The Dow Jones Industrial Average rose 114.67 points, or 0.4%, to 26,428.32 after dropping about 300 points at its low of the day. The S&P 500 climbed 0.7%, or 24.90 points, to 3,271.12, while the Nasdaq Composite gained 1.4%, or 157.46 points, to 10,745.27, led by a 10% jump in Apple shares.
The major equity averages also wrapped up the month of July with solid gains and posted their fourth straight positive month. The S&P 500 gained 5.5% in July, while the Dow and the Nasdaq Composite rose 2.3% and 6.8%, respectively.
Still, a few negative headlines capped the gains in the broader market Friday:
Apple reported a blowout quarter, sending shares up 10.4% to a new all-time high. The company said its overall sales expanded by 11%, and it also announced a 4-for-1 stock split. With Friday's rally, Apple took over Saudi Aramco to become the world's most valuable company.
Amazon, meanwhile, jumped 3.7% as the company saw its sales skyrocket during the coronavirus pandemic. Facebook shares rallied more than 7% as the social media giant posted revenue growth of 11% even amid the coronavirus pandemic slowdown.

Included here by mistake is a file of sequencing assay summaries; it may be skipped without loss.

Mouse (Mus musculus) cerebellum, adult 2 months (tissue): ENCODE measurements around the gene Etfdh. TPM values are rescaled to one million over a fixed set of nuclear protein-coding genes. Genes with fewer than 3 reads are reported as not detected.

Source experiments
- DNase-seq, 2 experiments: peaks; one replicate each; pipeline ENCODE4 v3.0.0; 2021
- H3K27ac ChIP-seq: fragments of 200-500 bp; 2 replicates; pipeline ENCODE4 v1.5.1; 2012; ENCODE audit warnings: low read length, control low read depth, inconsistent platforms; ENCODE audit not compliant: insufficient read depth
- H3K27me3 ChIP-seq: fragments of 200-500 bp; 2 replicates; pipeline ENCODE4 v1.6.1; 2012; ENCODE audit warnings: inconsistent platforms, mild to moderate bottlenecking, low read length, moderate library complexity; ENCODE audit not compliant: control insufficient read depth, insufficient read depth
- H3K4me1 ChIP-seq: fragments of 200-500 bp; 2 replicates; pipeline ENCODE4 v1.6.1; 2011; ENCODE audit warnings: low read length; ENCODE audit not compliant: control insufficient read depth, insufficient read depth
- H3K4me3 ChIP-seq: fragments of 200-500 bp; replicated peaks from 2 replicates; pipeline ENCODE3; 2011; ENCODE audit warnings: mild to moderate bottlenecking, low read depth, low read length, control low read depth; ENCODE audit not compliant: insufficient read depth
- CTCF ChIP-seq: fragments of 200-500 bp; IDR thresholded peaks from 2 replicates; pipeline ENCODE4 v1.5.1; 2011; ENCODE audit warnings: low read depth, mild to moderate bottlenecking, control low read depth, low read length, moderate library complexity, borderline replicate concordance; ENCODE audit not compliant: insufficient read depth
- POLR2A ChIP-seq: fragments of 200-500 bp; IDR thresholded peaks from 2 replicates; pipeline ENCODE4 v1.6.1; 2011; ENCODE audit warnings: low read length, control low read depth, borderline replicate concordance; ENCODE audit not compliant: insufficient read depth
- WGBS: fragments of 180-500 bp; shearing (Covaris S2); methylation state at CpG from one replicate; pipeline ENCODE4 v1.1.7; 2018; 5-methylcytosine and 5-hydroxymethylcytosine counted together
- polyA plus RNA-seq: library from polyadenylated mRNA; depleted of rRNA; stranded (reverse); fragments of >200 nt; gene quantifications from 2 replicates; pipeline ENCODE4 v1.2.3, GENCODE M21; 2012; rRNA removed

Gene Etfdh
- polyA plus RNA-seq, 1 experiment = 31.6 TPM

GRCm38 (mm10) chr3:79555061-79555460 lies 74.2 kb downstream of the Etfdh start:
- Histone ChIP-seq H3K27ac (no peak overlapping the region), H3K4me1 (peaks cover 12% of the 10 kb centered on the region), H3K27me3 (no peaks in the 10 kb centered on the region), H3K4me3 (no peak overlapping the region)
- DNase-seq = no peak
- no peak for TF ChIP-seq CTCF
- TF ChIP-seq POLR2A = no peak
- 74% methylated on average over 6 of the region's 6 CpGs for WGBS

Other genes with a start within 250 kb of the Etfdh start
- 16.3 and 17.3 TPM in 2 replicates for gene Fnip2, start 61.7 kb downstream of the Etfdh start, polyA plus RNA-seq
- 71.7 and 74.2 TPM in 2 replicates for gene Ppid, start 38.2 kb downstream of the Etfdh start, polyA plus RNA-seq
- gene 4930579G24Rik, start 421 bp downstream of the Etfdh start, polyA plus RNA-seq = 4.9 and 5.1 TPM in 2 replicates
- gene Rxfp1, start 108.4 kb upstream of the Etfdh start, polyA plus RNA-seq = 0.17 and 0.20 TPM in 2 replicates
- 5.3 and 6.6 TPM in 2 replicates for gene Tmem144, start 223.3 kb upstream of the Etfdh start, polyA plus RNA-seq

Google-parent Alphabet also posted better-than-expected earnings, but the company's overall revenue declined for the first time in its history. Revenue for Google Cloud were also just below analyst expectations. Alphabet shares fell more than 3% on Friday.
"Obviously, no one was doubting any of those companies so the fact they all exceeded expectations isn't exactly shocking," Adam Crisafulli of Vital Knowledge, said in a note Friday. "Investors are now trying to smooth out some of the numbers (i.e. how much of the monster upside was a function of extremely conservative guidance along w/an unsustainable spike in revenue and decline in expenses?)"
Big Tech has been the stalwart on Wall Street this year. Amazon and Apple are up 71% and 44%, respectively, in 2020. Facebook and Alphabet have risen double digits over that time period.
Meanwhile, investors continued to flock to safe-haven assets amid the uncertainty about the economic recovery. Gold futures spiked to an all-time high of $2,005.4 an ounce on Friday, crossing the $2,000 mark for the first time.
— CNBC's Patti Domm contributed to this report.
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